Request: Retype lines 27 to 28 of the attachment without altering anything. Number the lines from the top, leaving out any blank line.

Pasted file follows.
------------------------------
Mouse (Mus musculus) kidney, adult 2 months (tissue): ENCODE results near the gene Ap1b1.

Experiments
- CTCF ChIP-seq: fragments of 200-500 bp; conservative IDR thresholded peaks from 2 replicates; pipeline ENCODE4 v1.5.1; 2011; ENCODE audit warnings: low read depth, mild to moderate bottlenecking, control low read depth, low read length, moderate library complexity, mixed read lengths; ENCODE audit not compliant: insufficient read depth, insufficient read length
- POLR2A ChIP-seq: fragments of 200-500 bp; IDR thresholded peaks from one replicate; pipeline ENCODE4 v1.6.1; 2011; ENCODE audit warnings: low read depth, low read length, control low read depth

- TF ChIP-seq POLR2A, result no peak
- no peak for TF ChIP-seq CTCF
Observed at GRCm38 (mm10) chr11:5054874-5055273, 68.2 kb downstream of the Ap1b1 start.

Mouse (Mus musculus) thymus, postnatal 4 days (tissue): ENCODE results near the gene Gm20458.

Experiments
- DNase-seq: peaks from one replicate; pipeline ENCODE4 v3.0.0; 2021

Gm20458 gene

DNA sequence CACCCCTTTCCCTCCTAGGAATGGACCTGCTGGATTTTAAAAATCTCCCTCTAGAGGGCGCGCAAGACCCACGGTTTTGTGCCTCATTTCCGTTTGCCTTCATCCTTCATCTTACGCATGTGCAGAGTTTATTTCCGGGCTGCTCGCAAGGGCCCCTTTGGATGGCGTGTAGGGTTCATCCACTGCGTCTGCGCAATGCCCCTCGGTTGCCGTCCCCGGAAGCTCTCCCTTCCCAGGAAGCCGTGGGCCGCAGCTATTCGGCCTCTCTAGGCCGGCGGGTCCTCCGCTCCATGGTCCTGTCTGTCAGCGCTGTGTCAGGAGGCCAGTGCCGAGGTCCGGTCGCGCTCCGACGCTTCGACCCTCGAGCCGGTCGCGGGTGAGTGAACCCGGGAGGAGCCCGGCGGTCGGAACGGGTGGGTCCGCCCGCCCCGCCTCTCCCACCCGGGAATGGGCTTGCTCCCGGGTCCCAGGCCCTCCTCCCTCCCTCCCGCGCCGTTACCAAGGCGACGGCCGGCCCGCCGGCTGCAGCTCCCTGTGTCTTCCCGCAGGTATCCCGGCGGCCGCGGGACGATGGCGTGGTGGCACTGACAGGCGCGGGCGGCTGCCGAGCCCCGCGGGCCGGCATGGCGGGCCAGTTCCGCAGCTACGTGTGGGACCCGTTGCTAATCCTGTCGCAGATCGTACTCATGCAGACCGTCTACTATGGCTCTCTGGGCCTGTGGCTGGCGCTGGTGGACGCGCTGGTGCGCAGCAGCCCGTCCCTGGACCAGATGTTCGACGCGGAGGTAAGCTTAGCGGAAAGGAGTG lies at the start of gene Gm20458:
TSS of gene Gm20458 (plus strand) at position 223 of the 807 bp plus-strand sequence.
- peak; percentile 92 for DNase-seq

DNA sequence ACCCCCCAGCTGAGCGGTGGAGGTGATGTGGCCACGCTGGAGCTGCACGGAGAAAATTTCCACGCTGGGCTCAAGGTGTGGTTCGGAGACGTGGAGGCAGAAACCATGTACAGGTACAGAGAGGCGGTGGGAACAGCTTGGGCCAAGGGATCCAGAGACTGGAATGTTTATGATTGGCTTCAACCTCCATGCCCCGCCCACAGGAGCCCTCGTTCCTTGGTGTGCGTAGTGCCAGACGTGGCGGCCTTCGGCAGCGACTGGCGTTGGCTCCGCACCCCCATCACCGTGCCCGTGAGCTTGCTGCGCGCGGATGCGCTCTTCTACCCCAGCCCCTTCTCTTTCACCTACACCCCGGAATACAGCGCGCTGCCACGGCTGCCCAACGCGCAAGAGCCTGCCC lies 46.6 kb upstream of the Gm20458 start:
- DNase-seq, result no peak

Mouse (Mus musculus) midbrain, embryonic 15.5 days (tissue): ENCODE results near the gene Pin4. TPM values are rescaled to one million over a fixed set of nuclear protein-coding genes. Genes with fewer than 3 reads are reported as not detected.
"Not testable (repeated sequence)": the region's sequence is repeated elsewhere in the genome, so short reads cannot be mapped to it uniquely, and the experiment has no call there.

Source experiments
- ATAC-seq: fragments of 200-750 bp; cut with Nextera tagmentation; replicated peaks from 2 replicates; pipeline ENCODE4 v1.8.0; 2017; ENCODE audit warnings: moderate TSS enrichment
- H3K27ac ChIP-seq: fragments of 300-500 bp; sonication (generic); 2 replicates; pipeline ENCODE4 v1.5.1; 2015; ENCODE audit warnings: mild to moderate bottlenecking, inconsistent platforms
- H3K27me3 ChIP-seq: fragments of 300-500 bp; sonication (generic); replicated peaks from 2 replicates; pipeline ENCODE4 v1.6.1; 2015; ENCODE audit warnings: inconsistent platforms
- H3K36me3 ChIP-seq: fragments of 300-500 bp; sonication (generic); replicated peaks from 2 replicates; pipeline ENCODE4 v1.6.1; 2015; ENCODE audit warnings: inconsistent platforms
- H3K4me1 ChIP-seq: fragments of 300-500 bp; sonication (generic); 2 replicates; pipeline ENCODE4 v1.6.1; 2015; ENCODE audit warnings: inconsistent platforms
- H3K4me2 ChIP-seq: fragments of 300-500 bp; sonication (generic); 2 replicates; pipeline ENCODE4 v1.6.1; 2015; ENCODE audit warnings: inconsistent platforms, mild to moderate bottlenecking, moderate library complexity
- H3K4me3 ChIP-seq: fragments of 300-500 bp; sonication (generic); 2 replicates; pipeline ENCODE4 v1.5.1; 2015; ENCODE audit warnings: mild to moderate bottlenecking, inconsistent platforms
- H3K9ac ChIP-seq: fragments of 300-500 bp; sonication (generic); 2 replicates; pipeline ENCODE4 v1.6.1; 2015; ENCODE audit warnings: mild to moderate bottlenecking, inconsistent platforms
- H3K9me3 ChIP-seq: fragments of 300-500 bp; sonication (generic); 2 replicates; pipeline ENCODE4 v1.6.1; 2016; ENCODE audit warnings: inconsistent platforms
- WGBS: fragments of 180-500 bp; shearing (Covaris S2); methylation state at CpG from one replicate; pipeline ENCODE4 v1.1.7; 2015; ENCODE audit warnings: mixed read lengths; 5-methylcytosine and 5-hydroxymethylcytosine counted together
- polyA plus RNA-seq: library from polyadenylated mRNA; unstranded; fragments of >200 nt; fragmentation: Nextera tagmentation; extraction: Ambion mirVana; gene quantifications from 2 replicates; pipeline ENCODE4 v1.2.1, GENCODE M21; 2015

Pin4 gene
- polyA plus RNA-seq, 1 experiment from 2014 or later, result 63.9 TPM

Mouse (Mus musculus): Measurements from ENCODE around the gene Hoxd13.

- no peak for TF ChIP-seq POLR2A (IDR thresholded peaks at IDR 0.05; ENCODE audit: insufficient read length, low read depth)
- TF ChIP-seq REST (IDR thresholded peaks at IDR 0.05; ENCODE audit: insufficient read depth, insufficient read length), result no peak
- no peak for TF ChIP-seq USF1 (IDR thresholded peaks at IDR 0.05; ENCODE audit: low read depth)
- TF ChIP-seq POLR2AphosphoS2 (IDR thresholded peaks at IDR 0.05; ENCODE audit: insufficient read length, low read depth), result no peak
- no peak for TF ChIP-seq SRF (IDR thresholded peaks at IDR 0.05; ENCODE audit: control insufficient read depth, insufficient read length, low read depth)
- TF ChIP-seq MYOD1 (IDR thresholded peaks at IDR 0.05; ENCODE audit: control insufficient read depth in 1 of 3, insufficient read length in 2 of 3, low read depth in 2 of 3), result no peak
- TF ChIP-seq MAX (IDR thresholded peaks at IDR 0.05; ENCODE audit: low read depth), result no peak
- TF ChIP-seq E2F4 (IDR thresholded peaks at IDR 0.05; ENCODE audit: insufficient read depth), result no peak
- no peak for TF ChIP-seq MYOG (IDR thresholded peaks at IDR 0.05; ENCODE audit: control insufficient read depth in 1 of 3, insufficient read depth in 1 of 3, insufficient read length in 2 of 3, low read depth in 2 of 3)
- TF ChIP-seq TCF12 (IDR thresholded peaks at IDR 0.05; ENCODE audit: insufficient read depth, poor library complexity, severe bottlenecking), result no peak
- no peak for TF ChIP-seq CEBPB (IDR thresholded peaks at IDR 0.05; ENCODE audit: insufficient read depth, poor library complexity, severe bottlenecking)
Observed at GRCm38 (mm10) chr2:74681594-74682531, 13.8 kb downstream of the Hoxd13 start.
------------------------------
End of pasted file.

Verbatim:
- H3K9ac ChIP-seq: fragments of 300-500 bp; sonication (generic); 2 replicates; pipeline ENCODE4 v1.6.1; 2015; ENCODE audit warnings: mild to moderate bottlenecking, inconsistent platforms
- H3K9me3 ChIP-seq: fragments of 300-500 bp; sonication (generic); 2 replicates; pipeline ENCODE4 v1.6.1; 2016; ENCODE audit warnings: inconsistent platforms